GCC firms rush into Saudi Arabia, seizing $3 trillion opportunities
The Saudi Vision 2030 initiative has attracted $3 trillion in foreign investment, and businesses in the GCC are flocking to the kingdom to take advantage of all the possibilities it presents.
In Q1 of 2023, the Saudi government granted licenses to 88,858 new businesses, and in Q3, an extra forty thousand businesses received permits.
This surge brought the total number of small and medium enterprises (SMEs) to over 1.27 million in Q3 2023. The Saudi government aims to attract $3 trillion in foreign investment to support economic development, transfer foreign expertise and technology, create jobs for Saudi nationals, and boost non-oil exports.
As part of its National Investment Strategy, Saudi Arabia introduced plans for various sectors, including manufacturing, renewable energy, transport, tourism, digital infrastructure, and healthcare. The strategy aims to increase the private sector's contribution to 65% of total GDP and raise foreign direct investment to 5.7% of total GDP. The goal is to attract annual net foreign direct investment flows of $103 billion and increase domestic investment to approximately $450 billion by 2030.
The infrastructure, housing, energy, power, utility, and industrial investments in Saudi Arabia are driving a need for a significant workforce. This has prompted businesses in the GCC to establish companies in Saudi Arabia to tap into these opportunities.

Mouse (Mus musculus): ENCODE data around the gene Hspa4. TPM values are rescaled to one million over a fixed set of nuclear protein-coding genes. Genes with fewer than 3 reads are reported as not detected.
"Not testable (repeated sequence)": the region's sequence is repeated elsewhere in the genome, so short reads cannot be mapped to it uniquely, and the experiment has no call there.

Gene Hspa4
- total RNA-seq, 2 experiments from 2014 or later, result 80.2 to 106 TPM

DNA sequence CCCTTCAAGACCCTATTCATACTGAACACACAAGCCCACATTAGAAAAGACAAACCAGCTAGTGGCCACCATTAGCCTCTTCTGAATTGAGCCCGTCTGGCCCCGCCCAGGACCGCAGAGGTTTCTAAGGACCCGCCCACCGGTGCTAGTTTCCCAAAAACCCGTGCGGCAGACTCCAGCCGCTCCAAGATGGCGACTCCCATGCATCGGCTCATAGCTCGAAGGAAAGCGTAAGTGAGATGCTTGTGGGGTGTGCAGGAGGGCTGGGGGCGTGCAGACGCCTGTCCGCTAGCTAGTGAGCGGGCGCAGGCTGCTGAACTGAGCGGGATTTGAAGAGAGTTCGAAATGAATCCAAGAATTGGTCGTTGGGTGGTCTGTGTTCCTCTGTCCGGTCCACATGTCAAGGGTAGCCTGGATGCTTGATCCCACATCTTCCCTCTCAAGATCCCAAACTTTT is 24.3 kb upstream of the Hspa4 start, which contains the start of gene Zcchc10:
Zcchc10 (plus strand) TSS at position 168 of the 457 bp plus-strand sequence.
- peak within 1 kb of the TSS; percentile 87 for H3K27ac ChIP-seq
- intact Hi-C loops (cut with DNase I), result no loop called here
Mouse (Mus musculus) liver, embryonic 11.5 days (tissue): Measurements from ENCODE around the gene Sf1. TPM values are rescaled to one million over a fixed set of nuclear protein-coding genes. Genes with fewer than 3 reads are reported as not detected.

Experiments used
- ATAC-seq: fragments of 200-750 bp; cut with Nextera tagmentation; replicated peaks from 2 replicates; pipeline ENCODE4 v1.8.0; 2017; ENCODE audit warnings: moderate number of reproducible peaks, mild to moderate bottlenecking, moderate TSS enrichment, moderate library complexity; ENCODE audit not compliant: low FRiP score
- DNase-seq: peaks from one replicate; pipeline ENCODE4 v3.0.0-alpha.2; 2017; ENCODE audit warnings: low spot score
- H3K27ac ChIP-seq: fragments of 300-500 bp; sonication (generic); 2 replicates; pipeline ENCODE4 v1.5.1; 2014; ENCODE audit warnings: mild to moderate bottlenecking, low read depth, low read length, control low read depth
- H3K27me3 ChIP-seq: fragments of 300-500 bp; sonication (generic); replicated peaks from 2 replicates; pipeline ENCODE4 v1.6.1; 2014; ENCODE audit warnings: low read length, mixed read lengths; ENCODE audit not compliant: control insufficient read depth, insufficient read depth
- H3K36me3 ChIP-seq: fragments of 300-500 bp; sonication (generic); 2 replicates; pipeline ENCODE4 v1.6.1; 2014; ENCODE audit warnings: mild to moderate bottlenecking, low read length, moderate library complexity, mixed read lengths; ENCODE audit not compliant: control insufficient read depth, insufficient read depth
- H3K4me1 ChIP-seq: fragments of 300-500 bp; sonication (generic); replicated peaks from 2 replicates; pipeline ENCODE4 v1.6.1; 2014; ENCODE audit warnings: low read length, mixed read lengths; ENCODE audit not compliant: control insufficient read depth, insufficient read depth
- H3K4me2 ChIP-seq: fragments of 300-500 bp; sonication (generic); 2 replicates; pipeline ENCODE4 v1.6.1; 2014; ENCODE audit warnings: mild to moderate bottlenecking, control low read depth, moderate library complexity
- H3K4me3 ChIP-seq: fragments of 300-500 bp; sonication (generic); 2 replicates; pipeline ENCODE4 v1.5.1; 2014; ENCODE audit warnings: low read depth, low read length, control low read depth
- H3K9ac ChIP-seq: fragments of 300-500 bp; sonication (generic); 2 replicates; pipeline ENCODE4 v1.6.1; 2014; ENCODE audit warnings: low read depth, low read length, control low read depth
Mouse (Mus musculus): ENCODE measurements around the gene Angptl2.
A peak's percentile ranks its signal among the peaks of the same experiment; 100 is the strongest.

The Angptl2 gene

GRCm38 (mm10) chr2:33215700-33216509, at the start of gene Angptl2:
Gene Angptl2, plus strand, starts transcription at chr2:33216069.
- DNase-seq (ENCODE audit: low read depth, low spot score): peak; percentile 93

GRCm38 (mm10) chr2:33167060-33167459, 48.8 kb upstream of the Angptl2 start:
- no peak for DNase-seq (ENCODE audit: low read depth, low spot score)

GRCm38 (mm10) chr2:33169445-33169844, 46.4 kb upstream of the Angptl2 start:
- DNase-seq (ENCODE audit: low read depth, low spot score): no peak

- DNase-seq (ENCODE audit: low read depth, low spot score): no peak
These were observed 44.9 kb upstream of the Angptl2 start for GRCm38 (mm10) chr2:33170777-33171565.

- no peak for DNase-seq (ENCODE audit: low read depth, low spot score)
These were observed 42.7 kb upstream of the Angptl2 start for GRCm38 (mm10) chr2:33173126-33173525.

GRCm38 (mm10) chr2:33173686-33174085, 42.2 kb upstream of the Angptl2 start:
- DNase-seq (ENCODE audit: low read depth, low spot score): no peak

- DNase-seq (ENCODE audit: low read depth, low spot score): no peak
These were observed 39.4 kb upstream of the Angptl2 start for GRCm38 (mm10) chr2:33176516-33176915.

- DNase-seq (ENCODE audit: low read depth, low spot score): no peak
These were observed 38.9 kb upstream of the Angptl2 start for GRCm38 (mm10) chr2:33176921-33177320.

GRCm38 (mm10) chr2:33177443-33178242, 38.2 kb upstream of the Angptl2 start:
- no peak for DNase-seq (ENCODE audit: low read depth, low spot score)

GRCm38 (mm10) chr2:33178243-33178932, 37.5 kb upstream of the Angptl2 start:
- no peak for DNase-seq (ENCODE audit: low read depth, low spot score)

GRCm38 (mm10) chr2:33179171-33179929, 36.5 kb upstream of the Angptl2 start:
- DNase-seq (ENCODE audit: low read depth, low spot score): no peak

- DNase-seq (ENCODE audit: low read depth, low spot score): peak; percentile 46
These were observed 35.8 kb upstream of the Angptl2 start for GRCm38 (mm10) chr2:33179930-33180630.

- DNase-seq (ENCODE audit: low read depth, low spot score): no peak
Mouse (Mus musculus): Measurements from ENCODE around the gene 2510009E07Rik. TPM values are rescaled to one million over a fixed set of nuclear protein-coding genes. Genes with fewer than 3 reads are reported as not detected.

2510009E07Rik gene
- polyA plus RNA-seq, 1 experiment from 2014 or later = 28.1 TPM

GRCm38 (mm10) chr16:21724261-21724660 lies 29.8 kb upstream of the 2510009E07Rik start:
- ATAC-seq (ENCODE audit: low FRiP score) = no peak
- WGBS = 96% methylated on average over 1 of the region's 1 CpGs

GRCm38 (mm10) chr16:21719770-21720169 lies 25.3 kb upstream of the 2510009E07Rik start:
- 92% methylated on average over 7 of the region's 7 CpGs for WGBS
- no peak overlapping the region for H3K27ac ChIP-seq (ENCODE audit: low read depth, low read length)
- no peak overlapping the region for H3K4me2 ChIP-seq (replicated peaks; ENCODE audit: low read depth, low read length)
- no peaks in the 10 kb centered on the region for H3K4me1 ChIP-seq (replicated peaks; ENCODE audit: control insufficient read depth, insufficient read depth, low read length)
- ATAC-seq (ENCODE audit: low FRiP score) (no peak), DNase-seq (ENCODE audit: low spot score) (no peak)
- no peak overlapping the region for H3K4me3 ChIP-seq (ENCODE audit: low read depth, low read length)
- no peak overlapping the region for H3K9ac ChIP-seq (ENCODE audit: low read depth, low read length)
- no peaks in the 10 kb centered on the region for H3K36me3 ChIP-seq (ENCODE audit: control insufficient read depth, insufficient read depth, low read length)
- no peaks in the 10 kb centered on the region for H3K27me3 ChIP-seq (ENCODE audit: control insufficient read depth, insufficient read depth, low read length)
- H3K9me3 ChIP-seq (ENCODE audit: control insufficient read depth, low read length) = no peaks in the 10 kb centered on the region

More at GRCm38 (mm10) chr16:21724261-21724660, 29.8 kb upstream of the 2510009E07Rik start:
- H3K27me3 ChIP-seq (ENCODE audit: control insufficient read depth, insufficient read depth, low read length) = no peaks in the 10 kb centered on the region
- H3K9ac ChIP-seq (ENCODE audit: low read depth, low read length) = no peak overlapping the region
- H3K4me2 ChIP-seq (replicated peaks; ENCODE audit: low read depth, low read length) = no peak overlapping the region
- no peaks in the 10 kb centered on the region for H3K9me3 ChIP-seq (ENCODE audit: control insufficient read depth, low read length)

While business licensing in Saudi Arabia can be complex and costly, the potential benefits are substantial. The government fee for a Ministry of Investment Saudi Arabia (MISA) business license ranges from 2,000 to 62,000 Saudi riyals.
Although Saudi Arabia allows 100% foreign ownership in local businesses across most categories, many businesses still opt for a local partner due to lower costs and certain benefits, such as tax exemptions. The government fees for a trade license with a local partner range from 2,000 to 15,000 Saudi riyals. While a local partner can be advantageous, careful selection is crucial to avoid potential challenges.
Saudi Arabia, with a population of 32.2 million, boasts the largest economy in the Arab world and is the fastest-growing G20 economy, according to the International Monetary Fund (IMF). The government's ambitious projects, such as an $800 billion initiative to double the size of Riyadh, present extensive opportunities for businesses willing to invest in the country.